CUBIC TCP 目前大多数Linux缺省使用的TCP流量拥塞算法 RFC8312
google bbr (Bottleneck Bandwidth and Round-trip propagation time)
google在GCP平台应用bbr TCP BBR congestion control comes to GCP
What is BBR?
BBR ("Bottleneck Bandwidth and Round-trip propagation time") is a new congestion control algorithm developed at Google. Congestion control algorithms — running inside every computer, phone or tablet connected to a network — that decide how fast to send data.
How does a congestion control algorithm make this decision? The internet has largely used loss-based congestion control since the late 1980s, relying only on indications of lost packets as the signal to slow down. This worked well for many years, because internet switches’ and routers’ small buffers were well-matched to the low bandwidth of internet links. As a result, buffers tended to fill up and drop excess packets right at the moment when senders had really begun sending data too fast.
But loss-based congestion control is problematic in today's diverse networks:
In shallow buffers, packet loss happens before congestion. With today's high-speed, long-haul links that use commodity switches with shallow buffers, loss-based congestion control can result in abysmal throughput because it overreacts, halving the sending rate upon packet loss, even if the packet loss comes from transient traffic bursts (this kind of packet loss can be quite frequent even when the link is mostly idle).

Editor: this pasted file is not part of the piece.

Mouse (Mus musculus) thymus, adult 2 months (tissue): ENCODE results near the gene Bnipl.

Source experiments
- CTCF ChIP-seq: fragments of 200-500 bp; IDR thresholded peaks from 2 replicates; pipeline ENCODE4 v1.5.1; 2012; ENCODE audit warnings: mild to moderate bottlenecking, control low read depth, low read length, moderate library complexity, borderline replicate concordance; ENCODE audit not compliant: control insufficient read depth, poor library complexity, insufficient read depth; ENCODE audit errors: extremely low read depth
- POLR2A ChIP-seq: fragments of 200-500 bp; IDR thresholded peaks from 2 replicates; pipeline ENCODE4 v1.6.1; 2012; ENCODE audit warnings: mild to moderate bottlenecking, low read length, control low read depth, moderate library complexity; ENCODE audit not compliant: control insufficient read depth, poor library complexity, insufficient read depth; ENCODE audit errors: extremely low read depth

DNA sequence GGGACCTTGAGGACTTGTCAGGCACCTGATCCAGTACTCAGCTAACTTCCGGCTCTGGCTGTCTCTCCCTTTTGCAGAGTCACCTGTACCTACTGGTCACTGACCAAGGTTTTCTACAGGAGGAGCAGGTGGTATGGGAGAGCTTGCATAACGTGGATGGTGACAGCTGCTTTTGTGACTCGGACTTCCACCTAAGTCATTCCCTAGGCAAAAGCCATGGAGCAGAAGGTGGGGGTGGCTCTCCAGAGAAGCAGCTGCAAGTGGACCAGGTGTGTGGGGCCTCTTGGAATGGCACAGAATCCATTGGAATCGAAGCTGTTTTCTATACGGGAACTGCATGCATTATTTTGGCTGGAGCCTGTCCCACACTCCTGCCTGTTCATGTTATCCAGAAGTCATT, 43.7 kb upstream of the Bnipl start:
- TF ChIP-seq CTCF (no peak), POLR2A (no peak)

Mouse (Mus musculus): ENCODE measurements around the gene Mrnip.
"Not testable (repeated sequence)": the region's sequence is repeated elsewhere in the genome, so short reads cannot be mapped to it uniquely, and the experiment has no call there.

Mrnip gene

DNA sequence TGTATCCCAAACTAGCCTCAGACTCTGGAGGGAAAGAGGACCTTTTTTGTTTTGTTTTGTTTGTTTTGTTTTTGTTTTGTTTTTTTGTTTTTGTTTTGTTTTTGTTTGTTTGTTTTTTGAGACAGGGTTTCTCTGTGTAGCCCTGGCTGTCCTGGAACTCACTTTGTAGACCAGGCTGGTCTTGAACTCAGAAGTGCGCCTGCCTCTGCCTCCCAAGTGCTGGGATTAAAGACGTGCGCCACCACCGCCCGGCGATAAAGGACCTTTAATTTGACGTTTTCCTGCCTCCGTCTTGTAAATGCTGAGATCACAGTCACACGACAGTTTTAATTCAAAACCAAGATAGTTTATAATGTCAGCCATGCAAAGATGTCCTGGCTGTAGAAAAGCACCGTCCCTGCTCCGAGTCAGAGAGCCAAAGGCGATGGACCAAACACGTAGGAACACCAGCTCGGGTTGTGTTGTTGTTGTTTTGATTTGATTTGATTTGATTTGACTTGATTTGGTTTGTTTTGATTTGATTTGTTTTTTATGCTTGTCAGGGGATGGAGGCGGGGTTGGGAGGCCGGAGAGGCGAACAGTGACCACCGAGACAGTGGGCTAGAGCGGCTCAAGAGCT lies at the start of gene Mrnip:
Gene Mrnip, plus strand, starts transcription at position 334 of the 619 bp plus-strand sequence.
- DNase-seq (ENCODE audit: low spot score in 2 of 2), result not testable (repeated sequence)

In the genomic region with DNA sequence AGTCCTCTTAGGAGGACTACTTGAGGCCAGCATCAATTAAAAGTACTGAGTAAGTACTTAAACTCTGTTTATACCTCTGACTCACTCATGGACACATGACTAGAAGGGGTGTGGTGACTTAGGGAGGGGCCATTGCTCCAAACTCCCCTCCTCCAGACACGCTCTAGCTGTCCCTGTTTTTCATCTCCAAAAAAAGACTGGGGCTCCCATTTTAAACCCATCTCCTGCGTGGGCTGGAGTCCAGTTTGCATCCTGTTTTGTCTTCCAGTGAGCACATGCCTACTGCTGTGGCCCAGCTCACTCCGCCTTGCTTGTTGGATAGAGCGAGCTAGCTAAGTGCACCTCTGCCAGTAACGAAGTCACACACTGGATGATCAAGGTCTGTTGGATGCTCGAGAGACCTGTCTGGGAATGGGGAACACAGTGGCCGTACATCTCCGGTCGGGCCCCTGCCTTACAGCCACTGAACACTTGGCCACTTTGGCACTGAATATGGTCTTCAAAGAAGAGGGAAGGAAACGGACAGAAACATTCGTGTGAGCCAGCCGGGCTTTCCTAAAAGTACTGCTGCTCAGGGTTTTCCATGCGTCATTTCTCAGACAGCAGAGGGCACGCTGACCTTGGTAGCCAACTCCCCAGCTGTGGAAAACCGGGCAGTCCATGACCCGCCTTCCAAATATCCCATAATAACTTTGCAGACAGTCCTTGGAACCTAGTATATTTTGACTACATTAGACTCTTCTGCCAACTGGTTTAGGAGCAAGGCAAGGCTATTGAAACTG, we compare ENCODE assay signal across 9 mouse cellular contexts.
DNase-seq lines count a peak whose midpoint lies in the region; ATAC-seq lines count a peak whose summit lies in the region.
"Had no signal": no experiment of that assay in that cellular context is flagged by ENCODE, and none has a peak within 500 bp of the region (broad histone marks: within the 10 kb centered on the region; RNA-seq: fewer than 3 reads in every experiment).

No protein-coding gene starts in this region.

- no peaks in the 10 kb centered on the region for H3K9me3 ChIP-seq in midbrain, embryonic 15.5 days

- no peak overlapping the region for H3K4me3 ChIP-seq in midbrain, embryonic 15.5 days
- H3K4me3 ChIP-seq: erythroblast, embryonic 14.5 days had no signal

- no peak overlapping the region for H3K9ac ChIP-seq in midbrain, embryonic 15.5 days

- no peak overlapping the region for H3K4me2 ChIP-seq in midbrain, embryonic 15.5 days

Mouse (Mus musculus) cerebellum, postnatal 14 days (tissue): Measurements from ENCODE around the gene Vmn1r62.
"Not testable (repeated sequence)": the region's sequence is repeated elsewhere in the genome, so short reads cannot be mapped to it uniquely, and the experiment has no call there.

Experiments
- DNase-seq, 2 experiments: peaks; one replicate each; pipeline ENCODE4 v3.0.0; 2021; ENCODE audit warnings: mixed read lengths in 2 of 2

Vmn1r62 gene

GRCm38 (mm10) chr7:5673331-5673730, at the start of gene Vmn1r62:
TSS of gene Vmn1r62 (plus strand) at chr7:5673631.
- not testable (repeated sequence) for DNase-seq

In deep buffers, congestion happens before packet loss. At the edge of today's internet, loss-based congestion control causes the infamous “bufferbloat” problem, by repeatedly filling the deep buffers in many last-mile links and causing seconds of needless queuing delay.
We need an algorithm that responds to actual congestion, rather than packet loss. BBR tackles this with a ground-up rewrite of congestion control. We started from scratch, using a completely new paradigm: to decide how fast to send data over the network, BBR considers how fast the network is delivering data. For a given network connection, it uses recent measurements of the network's delivery rate and round-trip time to build an explicit model that includes both the maximum recent bandwidth available to that connection, and its minimum recent round-trip delay. BBR then uses this model to control both how fast it sends data and the maximum amount of data it's willing to allow in the network at any time.